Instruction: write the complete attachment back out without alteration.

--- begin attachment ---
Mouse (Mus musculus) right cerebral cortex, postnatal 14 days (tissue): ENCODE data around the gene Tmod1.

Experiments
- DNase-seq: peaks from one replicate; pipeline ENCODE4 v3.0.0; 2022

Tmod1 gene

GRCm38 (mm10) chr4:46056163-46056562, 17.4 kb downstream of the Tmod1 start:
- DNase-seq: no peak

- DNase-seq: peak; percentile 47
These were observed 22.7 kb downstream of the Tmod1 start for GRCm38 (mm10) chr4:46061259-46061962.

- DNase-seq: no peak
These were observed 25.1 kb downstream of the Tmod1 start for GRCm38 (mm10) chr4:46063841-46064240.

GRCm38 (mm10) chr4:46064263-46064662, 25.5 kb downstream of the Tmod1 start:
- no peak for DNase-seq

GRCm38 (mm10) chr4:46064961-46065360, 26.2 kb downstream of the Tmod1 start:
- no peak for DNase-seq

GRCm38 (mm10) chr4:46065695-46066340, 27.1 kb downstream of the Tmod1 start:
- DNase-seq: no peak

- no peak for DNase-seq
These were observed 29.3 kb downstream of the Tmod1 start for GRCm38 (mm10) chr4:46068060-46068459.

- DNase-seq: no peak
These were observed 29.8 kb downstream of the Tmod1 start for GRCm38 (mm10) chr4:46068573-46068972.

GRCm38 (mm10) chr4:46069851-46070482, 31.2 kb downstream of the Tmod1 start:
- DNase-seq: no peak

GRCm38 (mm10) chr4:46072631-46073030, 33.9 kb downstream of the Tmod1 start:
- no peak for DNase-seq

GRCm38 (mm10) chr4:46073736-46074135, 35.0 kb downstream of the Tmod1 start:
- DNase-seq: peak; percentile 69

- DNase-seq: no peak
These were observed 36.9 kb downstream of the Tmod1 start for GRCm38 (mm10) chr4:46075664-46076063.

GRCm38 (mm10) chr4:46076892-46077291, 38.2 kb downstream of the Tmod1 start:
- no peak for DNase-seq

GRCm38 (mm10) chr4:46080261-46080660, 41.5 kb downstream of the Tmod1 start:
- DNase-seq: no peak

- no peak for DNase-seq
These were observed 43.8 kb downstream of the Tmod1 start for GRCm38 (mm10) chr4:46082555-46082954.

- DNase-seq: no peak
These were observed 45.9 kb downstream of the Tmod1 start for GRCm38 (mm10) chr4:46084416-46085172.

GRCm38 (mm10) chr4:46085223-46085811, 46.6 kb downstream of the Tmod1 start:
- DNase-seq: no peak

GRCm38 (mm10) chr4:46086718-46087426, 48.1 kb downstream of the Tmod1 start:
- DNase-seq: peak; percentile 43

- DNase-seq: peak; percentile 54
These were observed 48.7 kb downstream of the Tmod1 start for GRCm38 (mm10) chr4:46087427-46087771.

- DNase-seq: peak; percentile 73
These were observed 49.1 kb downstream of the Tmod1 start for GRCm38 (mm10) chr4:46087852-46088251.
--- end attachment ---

Mouse (Mus musculus) right cerebral cortex, postnatal 14 days (tissue): ENCODE data around the gene Tmod1.

Experiments
- DNase-seq: peaks from one replicate; pipeline ENCODE4 v3.0.0; 2022

Tmod1 gene

GRCm38 (mm10) chr4:46056163-46056562, 17.4 kb downstream of the Tmod1 start:
- DNase-seq: no peak

- DNase-seq: peak; percentile 47
These were observed 22.7 kb downstream of the Tmod1 start for GRCm38 (mm10) chr4:46061259-46061962.

- DNase-seq: no peak
These were observed 25.1 kb downstream of the Tmod1 start for GRCm38 (mm10) chr4:46063841-46064240.

GRCm38 (mm10) chr4:46064263-46064662, 25.5 kb downstream of the Tmod1 start:
- no peak for DNase-seq

GRCm38 (mm10) chr4:46064961-46065360, 26.2 kb downstream of the Tmod1 start:
- no peak for DNase-seq

GRCm38 (mm10) chr4:46065695-46066340, 27.1 kb downstream of the Tmod1 start:
- DNase-seq: no peak

- no peak for DNase-seq
These were observed 29.3 kb downstream of the Tmod1 start for GRCm38 (mm10) chr4:46068060-46068459.

- DNase-seq: no peak
These were observed 29.8 kb downstream of the Tmod1 start for GRCm38 (mm10) chr4:46068573-46068972.

GRCm38 (mm10) chr4:46069851-46070482, 31.2 kb downstream of the Tmod1 start:
- DNase-seq: no peak

GRCm38 (mm10) chr4:46072631-46073030, 33.9 kb downstream of the Tmod1 start:
- no peak for DNase-seq

GRCm38 (mm10) chr4:46073736-46074135, 35.0 kb downstream of the Tmod1 start:
- DNase-seq: peak; percentile 69

- DNase-seq: no peak
These were observed 36.9 kb downstream of the Tmod1 start for GRCm38 (mm10) chr4:46075664-46076063.

GRCm38 (mm10) chr4:46076892-46077291, 38.2 kb downstream of the Tmod1 start:
- no peak for DNase-seq

GRCm38 (mm10) chr4:46080261-46080660, 41.5 kb downstream of the Tmod1 start:
- DNase-seq: no peak

- no peak for DNase-seq
These were observed 43.8 kb downstream of the Tmod1 start for GRCm38 (mm10) chr4:46082555-46082954.

- DNase-seq: no peak
These were observed 45.9 kb downstream of the Tmod1 start for GRCm38 (mm10) chr4:46084416-46085172.

GRCm38 (mm10) chr4:46085223-46085811, 46.6 kb downstream of the Tmod1 start:
- DNase-seq: no peak

GRCm38 (mm10) chr4:46086718-46087426, 48.1 kb downstream of the Tmod1 start:
- DNase-seq: peak; percentile 43

- DNase-seq: peak; percentile 54
These were observed 48.7 kb downstream of the Tmod1 start for GRCm38 (mm10) chr4:46087427-46087771.

- DNase-seq: peak; percentile 73
These were observed 49.1 kb downstream of the Tmod1 start for GRCm38 (mm10) chr4:46087852-46088251.